Neighbors 2 Proves It Still Too Often Takes Men to Get a Woman's Story Told in Hollywood

Much to my surprise, Neighbors 2: Sorority Rising turned out to be a *gasp* feminist film . . . and I loved it.

It made my heart sing as I sat in the theater watching the story unfold, complete with plenty of "you go, girl" moments. Much like Trainwreck or Bridesmaids, these young leading ladies (led by Chloë Grace Moretz, Kiersey Clemons, and Beanie Feldstein) finally played just as dirty as the boys. From selling weed to launching used tampons, the girls embrace bad behavior as they fight for their right to party. But why are they fighting exactly?

"We don't throw parties here," a perky Selena Gomez tells her pledges at the beginning of the film. "In the United States, sororities are not allowed to throw parties in their own houses. Only frats can." She encourages everyone to google it. They do. This prompts Moretz's character and her friends to start their own sorority free of archaic rules.

I don't want to give specific jokes away, but a solid moment includes a comical exchange between Zac Efron and the Kappa Nus in which they discuss the fraternity system's traditional "bro and ho" theme parties. Perplexed, Efron's character considers their perspective and concedes that the parties are indeed sexist. It felt good to watch a movie that seemingly understood outspoken, complex, and, yes, sometimes raunchy young women.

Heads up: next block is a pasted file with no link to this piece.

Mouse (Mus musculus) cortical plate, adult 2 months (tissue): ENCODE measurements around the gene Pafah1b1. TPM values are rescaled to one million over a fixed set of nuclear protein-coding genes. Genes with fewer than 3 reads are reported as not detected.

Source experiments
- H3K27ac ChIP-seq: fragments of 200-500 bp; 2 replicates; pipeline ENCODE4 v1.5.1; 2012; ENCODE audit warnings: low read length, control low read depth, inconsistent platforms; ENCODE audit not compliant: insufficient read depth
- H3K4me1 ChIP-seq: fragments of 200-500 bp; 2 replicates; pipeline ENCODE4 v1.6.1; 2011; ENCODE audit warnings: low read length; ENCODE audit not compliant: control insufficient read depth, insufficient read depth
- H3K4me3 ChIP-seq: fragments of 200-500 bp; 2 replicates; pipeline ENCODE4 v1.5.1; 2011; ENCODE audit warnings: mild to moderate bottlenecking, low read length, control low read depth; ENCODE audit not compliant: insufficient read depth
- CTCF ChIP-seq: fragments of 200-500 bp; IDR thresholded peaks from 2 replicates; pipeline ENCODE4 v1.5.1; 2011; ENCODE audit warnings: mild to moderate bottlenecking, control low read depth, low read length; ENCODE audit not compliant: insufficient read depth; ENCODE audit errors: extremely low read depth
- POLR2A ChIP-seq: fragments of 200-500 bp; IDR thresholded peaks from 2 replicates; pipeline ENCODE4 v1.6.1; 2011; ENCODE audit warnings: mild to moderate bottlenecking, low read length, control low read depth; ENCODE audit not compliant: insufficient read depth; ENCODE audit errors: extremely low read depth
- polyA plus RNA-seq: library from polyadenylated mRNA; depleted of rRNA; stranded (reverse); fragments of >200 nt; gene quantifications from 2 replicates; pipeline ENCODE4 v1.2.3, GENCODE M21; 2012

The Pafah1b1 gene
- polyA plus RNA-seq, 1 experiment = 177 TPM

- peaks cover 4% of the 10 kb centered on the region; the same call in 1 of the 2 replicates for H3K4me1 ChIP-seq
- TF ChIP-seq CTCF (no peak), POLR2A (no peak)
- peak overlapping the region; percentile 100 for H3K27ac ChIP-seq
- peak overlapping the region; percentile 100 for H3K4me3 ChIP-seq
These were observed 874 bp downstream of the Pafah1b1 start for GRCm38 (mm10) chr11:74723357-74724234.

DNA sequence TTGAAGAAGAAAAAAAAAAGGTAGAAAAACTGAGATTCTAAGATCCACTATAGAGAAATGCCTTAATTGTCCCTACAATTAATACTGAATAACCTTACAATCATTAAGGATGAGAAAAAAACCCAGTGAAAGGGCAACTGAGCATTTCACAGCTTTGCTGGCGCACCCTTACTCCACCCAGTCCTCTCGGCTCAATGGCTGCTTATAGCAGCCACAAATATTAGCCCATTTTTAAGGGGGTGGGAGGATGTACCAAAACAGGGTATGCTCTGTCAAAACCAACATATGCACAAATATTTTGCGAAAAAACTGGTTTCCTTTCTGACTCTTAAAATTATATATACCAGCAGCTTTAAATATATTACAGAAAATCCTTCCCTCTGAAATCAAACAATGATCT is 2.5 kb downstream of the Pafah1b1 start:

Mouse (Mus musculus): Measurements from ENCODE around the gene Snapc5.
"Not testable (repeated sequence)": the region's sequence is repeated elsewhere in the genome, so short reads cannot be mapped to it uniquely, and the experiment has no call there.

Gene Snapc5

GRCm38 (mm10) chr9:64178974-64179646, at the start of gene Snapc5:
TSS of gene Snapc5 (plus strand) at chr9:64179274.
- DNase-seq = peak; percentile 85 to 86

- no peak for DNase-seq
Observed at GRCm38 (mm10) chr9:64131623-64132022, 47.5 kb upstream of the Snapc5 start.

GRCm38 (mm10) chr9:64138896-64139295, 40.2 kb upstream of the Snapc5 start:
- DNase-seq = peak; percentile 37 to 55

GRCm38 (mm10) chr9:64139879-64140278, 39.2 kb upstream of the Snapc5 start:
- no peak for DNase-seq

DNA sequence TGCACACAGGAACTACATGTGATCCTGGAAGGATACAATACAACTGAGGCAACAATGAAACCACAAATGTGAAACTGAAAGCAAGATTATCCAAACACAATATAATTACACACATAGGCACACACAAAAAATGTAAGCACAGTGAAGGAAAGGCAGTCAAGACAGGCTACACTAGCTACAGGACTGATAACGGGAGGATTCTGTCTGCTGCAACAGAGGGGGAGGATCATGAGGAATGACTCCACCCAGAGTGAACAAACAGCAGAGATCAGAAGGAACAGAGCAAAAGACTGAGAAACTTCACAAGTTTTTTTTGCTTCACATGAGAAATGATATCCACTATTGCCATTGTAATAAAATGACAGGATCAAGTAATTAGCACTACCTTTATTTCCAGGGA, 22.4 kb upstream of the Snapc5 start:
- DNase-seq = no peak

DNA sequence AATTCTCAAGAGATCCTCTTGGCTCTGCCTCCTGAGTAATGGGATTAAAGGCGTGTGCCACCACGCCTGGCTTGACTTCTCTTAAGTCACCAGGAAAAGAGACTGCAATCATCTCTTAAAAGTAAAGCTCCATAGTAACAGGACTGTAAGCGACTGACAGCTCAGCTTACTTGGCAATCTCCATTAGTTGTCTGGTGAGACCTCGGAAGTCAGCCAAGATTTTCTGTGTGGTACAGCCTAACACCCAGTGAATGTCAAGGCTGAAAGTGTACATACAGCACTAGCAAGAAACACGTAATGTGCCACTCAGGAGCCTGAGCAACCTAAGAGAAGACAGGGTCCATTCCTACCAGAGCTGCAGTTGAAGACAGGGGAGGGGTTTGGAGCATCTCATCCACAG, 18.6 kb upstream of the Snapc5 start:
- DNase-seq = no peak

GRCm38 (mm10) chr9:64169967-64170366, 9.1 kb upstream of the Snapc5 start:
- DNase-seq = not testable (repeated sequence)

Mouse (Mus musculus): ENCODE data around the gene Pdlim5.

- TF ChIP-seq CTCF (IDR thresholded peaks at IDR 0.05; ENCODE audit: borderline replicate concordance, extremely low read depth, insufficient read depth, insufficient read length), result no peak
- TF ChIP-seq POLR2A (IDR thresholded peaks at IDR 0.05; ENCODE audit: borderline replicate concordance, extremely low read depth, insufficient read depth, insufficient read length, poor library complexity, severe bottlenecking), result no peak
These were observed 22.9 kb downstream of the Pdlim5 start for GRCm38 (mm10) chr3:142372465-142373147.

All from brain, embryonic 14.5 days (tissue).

But something kept gnawing at me once I returned home. The more I thought about it, the further it ate away at me — especially as I read one rave review after another. While it's great to see films starring women and surrounding female issues, why did it take five white male screenwriters to get such a "novel" idea — a sorority spin on the classic frat-pack film — made? Do you know how many scripts written by women, about women, and surrounding similar themes likely existed prior to this now (mostly) critically acclaimed sequel?

It truly was a brilliantly crafted film, containing my favorite blend of gross-out humor with heart, but my issue is this: according to a recent Los Angeles Times piece, Seth Rogen and Nicholas Stoller reportedly brought in female consultants Amanda Lund and Maria Blasucci and picked Moretz's brain as they wrote the script. But why didn't they consider hiring a single credited female screenwriter? Maybe even Rogen's wife, Lauren Miller, who wrote For a Good Time Call, one of my favorite films of 2012? Or perhaps that film's co-writer, Katie Anne Naylon, who still has but that one credit on her IMDB page to this day? Other talented writers who could have nailed the material include Maggie Carrey (The To Do List), Annie Mumolo (Bridesmaids), Leslye Headland (Sleeping With Other People), April Prosser (who landed on The Black List in 2014 for Plus One), or perhaps some other yet-to-be-discovered scribe (ahem, ahem).

For the record: I know I'm leaving out a ton of other talented, accomplished writers like Amy Heckerling (Clueless), Katie Dippold (who has the Ghostbusters reboot out later this Summer), and tremendously successful duo Kirsten Kiwi Smith and Karen McCullah, who wrote Legally Blonde, The House Bunny, and 10 Things I Hate About You.

If I sound jealous . . . damn right I am. We're all looking for our break.

It's not Rogen or Stoller's fault that they're male. And the film truly deserves to be celebrated; they nailed writing from a perspective beyond their own. But, in some ways, the movie is a missed opportunity. Judd Apatow took a chance on all of these writers early on. He's since gone on to help contribute to the careers of Lena Dunham and Amy Schumer. I'd like to see the Neighbors 2 gentleman pay that forward and do the same for others. After all, unless the industry pays closer attention to who's being hired behind the scenes, Hollywood will forever remain a boys' club where inclusion of the female perspective continues to be a "fresh" idea conceived by "genius" men.